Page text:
The franking system means only one lot of tax is paid on the company’s profit that produces the dividend for Australian shareholders. Tax is still collected. Giving cash refunds of franking credits to people or super funds that don’t pay tax means no tax is collected. It doesn’t prevent double taxation, it prevents taxation.
Labor’s policy document gives examples of other tax breaks that can’t be taken as cash: “Tax offsets such as the Low Income Tax Offset (LITO) and the Seniors and Pensioners Tax Offset (SAPTO) can be used to reduce tax liabilities, but cannot be claimed as cash refunds.”
The proposal is to return franking from being a refundable tax offset to being a non-refundable tax offset “consistent with the tax treatment of most other tax offsets”.
Unfortunately Labor made a hash of the policy announcement last year. Instead of first explaining the growing revenue problem and the inequity of who was benefitting most, the policy was dropped out of the blue and then had to be changed a couple of weeks later to limit the number of people impacted.
Pensioners, part-pensioners, charities and universities will still get cash refunds. There’s no principle involved in that – just politics. Too many people would have been put offside.
There are people who have nicely “arranged affairs” to just squeeze in under the part-pension means test who will still get cash refunds but are much better off that some individuals who will cease getting cash refunds.
Such inequities are generally the case when policy rubber meets the road. It’s nothing compared with, say, the exorbitant marginal tax rates effectively paid by people coming off welfare into the workforce.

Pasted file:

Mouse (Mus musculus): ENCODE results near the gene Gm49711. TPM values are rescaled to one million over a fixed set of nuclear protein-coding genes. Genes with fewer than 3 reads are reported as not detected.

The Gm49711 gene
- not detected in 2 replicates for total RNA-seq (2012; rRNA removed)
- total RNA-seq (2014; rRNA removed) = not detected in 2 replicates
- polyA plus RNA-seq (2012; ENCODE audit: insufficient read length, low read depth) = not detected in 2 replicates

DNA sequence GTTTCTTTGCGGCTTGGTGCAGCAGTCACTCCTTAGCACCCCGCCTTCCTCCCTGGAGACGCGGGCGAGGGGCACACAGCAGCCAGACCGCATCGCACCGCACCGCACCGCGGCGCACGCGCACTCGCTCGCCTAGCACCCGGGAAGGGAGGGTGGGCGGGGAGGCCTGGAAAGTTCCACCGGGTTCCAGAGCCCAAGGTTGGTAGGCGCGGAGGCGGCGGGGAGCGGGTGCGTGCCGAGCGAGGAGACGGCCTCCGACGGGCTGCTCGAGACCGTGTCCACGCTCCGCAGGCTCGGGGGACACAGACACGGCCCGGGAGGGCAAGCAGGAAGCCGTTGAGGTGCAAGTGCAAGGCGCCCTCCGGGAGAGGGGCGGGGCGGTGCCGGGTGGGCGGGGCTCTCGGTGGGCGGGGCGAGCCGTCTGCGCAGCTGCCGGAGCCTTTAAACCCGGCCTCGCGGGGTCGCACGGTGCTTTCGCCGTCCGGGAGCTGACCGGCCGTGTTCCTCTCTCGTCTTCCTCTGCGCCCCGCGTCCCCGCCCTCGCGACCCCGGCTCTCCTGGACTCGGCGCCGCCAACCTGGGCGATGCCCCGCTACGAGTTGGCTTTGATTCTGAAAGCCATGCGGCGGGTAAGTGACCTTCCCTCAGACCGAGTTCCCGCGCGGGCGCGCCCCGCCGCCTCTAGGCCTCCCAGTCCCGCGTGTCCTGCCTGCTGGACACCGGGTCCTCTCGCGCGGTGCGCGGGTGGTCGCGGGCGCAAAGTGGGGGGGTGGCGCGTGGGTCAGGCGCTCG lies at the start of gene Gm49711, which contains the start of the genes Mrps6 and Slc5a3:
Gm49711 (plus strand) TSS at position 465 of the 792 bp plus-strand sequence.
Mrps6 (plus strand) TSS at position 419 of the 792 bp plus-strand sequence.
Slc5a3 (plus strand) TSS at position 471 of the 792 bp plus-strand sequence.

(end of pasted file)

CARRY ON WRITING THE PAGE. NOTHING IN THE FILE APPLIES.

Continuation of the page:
(It’s been bemusing to analyse examples of “victims” promoted by some media – the size of claimed losses mostly indicate people who don’t need another tax break. And what’s overlooked is that these people are paying no tax at all on the cash element of their dividends and other income.)
Industry Super Australia (ISA) proposed it would be fairer to set a cash refund cap for all, but Labor reportedly found that would be harder to administer.
In my opinion, Labor also has not served the policy well with class warfare rhetoric. Chris Bowen’s advice to retirees who didn’t like it to not vote for Labor – effectively, ‘if you don’t like, rack off’ – might be understandable in the heat of battle, but it’s of the same genre as Hillary Clinton calling Trump supporters “deplorables”. Not good.
On the other side, there has been blatant misrepresentation of the policy as well as the egregious Wilsons show as the Coalition tries to make a “Carbon Tax” out of “Retirement Tax”.
For example, Sarah Henderson MP Tweeted Labor’s plan was “a shocking attack on pensioners” – was she happy to lie or just doesn’t know what she’s talking about?
Along the way, Geoff Wilson reportedly told his investors he had “nothing to lose” from the Labor policy and could “convert to a trust structure if needed”.
Mr Wilson might have accidentally pointed to a need to reform trust mechanisms.
If the policy is introduced, there will no doubt be further “arranging affairs” to minimise tax – it’s one of the things the very wealthy do often and well – but it looks like Cousin Geoff does have quite a deal at stake.
Wilson entities own 100 per cent of Wilson Asset Management, which manages some $3 billion in a series of listed investment companies (LICs). Wilson Asset Management annually collects 1 per cent – plus GST – of those LICs, plus a performance bonus most years. He also is a major shareholder in the LICs.
It adds up to a very large exposure to the value of the LICs and LICs have taken a knock from the Labor policy. The “arranged affairs” of SMSFs and individuals are core investors in such LICs.
The LICs’ share price ends up including the value of franking credit cash refunds.
As a former NSW auditor-general once put it as Harris’ Law: Everything is capitalised.
PS: The dress really was blue and black – but most people saw it as white and gold.